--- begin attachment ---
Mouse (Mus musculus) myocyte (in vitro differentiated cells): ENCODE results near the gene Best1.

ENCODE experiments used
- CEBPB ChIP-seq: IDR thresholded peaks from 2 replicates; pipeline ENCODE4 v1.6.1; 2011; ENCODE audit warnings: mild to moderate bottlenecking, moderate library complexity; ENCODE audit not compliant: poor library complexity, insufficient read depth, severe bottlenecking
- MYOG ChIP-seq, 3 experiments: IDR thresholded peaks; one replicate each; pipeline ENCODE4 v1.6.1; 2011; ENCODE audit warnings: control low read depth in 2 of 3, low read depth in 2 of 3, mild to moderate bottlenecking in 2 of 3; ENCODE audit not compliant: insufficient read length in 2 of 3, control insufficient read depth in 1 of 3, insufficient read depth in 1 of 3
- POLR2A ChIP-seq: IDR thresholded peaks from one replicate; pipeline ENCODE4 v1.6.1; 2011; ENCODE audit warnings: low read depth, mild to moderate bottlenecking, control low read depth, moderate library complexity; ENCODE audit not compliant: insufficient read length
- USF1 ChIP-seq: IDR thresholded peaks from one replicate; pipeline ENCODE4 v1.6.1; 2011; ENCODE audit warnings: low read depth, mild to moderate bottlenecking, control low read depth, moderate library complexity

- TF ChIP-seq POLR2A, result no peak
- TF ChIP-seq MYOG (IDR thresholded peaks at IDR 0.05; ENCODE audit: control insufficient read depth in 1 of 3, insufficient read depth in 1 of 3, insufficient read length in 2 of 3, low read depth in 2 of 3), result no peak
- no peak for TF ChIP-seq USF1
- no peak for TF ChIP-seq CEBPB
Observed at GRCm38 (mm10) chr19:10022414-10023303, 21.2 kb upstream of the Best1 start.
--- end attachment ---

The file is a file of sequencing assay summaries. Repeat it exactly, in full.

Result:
Mouse (Mus musculus) myocyte (in vitro differentiated cells): ENCODE results near the gene Best1.

ENCODE experiments used
- CEBPB ChIP-seq: IDR thresholded peaks from 2 replicates; pipeline ENCODE4 v1.6.1; 2011; ENCODE audit warnings: mild to moderate bottlenecking, moderate library complexity; ENCODE audit not compliant: poor library complexity, insufficient read depth, severe bottlenecking
- MYOG ChIP-seq, 3 experiments: IDR thresholded peaks; one replicate each; pipeline ENCODE4 v1.6.1; 2011; ENCODE audit warnings: control low read depth in 2 of 3, low read depth in 2 of 3, mild to moderate bottlenecking in 2 of 3; ENCODE audit not compliant: insufficient read length in 2 of 3, control insufficient read depth in 1 of 3, insufficient read depth in 1 of 3
- POLR2A ChIP-seq: IDR thresholded peaks from one replicate; pipeline ENCODE4 v1.6.1; 2011; ENCODE audit warnings: low read depth, mild to moderate bottlenecking, control low read depth, moderate library complexity; ENCODE audit not compliant: insufficient read length
- USF1 ChIP-seq: IDR thresholded peaks from one replicate; pipeline ENCODE4 v1.6.1; 2011; ENCODE audit warnings: low read depth, mild to moderate bottlenecking, control low read depth, moderate library complexity

- TF ChIP-seq POLR2A, result no peak
- TF ChIP-seq MYOG (IDR thresholded peaks at IDR 0.05; ENCODE audit: control insufficient read depth in 1 of 3, insufficient read depth in 1 of 3, insufficient read length in 2 of 3, low read depth in 2 of 3), result no peak
- no peak for TF ChIP-seq USF1
- no peak for TF ChIP-seq CEBPB
Observed at GRCm38 (mm10) chr19:10022414-10023303, 21.2 kb upstream of the Best1 start.